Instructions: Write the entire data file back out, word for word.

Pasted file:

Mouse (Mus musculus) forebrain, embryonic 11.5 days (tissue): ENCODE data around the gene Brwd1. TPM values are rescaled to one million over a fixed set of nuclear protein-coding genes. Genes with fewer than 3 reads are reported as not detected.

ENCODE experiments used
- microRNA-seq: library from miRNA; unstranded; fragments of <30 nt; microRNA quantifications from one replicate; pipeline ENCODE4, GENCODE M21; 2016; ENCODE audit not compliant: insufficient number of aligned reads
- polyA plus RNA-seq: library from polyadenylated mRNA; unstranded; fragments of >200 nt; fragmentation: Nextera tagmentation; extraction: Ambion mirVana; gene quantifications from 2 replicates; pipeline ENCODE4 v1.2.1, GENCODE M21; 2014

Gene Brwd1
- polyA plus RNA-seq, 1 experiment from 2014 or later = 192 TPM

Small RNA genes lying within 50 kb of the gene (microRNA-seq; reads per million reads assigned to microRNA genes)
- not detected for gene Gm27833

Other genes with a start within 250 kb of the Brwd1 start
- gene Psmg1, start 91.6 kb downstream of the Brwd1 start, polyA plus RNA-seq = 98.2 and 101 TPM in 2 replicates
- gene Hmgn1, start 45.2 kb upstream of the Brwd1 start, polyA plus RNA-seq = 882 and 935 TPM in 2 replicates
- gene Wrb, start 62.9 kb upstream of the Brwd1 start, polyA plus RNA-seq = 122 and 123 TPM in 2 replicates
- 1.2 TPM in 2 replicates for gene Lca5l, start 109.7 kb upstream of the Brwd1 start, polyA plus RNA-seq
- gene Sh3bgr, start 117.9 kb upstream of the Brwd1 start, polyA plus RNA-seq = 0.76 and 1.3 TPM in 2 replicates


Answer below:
Mouse (Mus musculus) forebrain, embryonic 11.5 days (tissue): ENCODE data around the gene Brwd1. TPM values are rescaled to one million over a fixed set of nuclear protein-coding genes. Genes with fewer than 3 reads are reported as not detected.

ENCODE experiments used
- microRNA-seq: library from miRNA; unstranded; fragments of <30 nt; microRNA quantifications from one replicate; pipeline ENCODE4, GENCODE M21; 2016; ENCODE audit not compliant: insufficient number of aligned reads
- polyA plus RNA-seq: library from polyadenylated mRNA; unstranded; fragments of >200 nt; fragmentation: Nextera tagmentation; extraction: Ambion mirVana; gene quantifications from 2 replicates; pipeline ENCODE4 v1.2.1, GENCODE M21; 2014

Gene Brwd1
- polyA plus RNA-seq, 1 experiment from 2014 or later = 192 TPM

Small RNA genes lying within 50 kb of the gene (microRNA-seq; reads per million reads assigned to microRNA genes)
- not detected for gene Gm27833

Other genes with a start within 250 kb of the Brwd1 start
- gene Psmg1, start 91.6 kb downstream of the Brwd1 start, polyA plus RNA-seq = 98.2 and 101 TPM in 2 replicates
- gene Hmgn1, start 45.2 kb upstream of the Brwd1 start, polyA plus RNA-seq = 882 and 935 TPM in 2 replicates
- gene Wrb, start 62.9 kb upstream of the Brwd1 start, polyA plus RNA-seq = 122 and 123 TPM in 2 replicates
- 1.2 TPM in 2 replicates for gene Lca5l, start 109.7 kb upstream of the Brwd1 start, polyA plus RNA-seq
- gene Sh3bgr, start 117.9 kb upstream of the Brwd1 start, polyA plus RNA-seq = 0.76 and 1.3 TPM in 2 replicates